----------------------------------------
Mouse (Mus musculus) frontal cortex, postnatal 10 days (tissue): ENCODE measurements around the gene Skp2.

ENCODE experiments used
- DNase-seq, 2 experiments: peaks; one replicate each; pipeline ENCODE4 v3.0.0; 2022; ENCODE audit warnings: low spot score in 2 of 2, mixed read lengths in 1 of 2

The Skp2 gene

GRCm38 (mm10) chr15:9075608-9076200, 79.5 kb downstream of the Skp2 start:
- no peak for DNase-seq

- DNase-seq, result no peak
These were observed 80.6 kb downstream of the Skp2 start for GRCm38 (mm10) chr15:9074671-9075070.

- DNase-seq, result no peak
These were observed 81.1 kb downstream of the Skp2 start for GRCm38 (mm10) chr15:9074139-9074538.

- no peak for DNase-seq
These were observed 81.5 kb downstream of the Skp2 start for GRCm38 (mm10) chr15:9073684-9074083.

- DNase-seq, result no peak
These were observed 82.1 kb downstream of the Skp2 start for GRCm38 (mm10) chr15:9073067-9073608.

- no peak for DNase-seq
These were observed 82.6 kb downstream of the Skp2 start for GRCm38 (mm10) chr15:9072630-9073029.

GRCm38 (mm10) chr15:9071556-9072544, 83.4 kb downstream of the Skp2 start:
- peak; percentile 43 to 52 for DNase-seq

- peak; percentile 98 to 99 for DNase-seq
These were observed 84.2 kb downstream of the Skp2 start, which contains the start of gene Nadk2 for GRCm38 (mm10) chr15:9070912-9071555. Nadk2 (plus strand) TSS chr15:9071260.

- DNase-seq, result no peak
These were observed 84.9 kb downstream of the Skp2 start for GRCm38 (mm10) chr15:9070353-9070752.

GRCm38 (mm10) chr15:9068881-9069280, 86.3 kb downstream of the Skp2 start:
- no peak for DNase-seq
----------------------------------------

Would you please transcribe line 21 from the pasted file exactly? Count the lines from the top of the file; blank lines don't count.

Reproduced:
- DNase-seq, result no peak